The head of the society, Bishop Bernard Fellay, is viewed as a realist who sees his movement’s future eventually in coming in from the cold. His freedom of action, however, has been constrained by the more intransigent elements in the fold.

It’s conceivable that without Williamson and his following, Fellay may be able to move more boldly.

One might wonder why any of this matters to the Vatican. The Society of St. Pius X claims a global following of around 1 million, which, if true, would represent .01 percent of the full Catholic population of 1.2 billion. Investing resources in trying to lure such a relative footnote back might seem disproportionate.

There’s a good reason, however, why every pope since Paul VI has worked hard to try to heal the schism.

Catholic theology holds that any validly ordained bishop can ordain another bishop. Hence the Vatican will be constrained to recognize the Rev. Christian Jean-Michel Faure as a bishop after Williamson ordains him, though it will insist the ordination was illicit and will not recognize any ministry he exercises.

In other words, a schism led by a real bishop can become self-replicating, a scenario any pope would want to avoid.

Yet there are three reasons why corporate reunion with the traditionalists was probably always a pipe dream and remains so today.

First, Fellay is not Arafat, the founder of the Palestinian Liberation Organization and the mythic father of the nation. Arafat may have been the only one who could have convinced the Palestinians in something resembling unified fashion to accept a deal.

In the traditionalist world, that iconic role belongs to Lefebvre and no one else. As a result, when negotiations under Benedict XVI reached the moment of “fish or cut bait,” nobody had the moral authority to bring everyone along.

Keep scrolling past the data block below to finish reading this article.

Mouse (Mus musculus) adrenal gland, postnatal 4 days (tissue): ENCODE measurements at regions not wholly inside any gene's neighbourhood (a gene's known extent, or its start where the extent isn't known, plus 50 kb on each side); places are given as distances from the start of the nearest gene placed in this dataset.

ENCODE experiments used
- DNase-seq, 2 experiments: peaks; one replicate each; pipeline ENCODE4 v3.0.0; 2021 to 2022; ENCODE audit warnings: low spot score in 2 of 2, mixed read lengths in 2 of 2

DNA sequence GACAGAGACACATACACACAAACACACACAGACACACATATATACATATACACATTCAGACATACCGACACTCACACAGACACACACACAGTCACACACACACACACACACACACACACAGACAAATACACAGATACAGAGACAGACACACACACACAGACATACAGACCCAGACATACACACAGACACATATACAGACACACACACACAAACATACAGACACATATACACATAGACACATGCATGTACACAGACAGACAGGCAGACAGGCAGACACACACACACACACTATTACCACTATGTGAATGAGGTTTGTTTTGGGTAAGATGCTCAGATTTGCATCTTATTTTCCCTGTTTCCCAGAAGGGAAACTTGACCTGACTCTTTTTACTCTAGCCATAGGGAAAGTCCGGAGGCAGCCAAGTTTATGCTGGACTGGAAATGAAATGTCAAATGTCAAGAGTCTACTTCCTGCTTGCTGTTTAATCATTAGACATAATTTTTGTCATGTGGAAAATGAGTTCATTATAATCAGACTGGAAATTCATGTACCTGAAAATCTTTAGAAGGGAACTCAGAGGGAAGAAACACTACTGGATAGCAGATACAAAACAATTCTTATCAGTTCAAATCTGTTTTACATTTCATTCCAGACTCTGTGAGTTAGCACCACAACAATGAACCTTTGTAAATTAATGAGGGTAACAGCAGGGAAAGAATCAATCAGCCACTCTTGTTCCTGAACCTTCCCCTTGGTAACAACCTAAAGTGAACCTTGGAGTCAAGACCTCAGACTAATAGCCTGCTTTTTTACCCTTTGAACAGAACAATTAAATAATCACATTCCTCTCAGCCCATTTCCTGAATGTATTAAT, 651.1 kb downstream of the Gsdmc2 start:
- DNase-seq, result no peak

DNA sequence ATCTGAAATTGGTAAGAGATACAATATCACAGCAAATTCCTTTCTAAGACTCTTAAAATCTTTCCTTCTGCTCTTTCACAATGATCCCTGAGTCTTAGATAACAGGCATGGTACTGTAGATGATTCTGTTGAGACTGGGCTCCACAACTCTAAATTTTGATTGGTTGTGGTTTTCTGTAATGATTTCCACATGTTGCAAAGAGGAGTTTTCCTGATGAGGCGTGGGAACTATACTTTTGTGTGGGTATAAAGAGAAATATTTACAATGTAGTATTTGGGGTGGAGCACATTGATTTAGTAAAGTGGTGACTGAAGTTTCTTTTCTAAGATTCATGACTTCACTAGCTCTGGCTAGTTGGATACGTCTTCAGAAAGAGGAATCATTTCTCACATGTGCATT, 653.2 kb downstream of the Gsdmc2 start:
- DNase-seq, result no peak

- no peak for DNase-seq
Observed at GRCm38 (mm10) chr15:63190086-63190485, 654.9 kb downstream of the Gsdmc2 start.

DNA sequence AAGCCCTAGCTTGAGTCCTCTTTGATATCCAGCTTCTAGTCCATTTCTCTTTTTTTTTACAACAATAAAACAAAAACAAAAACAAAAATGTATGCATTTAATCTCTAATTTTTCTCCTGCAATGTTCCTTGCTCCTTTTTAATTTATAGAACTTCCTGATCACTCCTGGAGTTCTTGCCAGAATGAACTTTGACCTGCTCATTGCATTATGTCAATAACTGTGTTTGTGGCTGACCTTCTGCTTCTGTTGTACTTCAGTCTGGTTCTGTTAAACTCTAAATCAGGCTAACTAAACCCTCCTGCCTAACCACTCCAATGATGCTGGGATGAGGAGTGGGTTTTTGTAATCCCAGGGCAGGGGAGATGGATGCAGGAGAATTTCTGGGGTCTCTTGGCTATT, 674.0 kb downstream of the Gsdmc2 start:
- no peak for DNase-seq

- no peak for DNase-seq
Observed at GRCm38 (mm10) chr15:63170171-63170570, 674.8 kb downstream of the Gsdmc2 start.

Second, one massive obstacle to an Israeli/Palestinian deal is Palestinian insistence on a “right of return,” meaning reclaiming lands and homes seized by the Israelis in the early stages of the conflict. However understandable it may be, it’s not going to happen, and makes any final resolution a non-starter.

Similarly, many traditionalists see a formal renunciation of the Second Vatican Council as a condition for reconciliation with Rome, and that’s every bit as implausible.

Popes may be willing, as Benedict was, to acknowledge different interpretations of an ecumenical council, or that a council was badly applied in some instances. To concede that the highest teaching authority in the Catholic Church was simply wrong, however, is just a bridge too far.

Third, once the genie of schism is out of the bottle, it’s awfully hard to put it back in. Having lionized Lefebvre for breaking with Rome, one wonders how long it would be after a reunion deal before some elements of the traditionalist camp would find something else intolerable and walk off again.

In the days to come, there may be speculation about the impact of the Williamson decision on relations with Rome, and some may predict that the path has been cleared for improvement.

Observers with long memories, however, will be tempted to say, “Don’t hold your breath.”

Correction: An earlier version of this article said that Williamson was “in the process” of being expelled from the Society of St. Pius X. In fact, Williamson was declared excluded from the society in October 2012.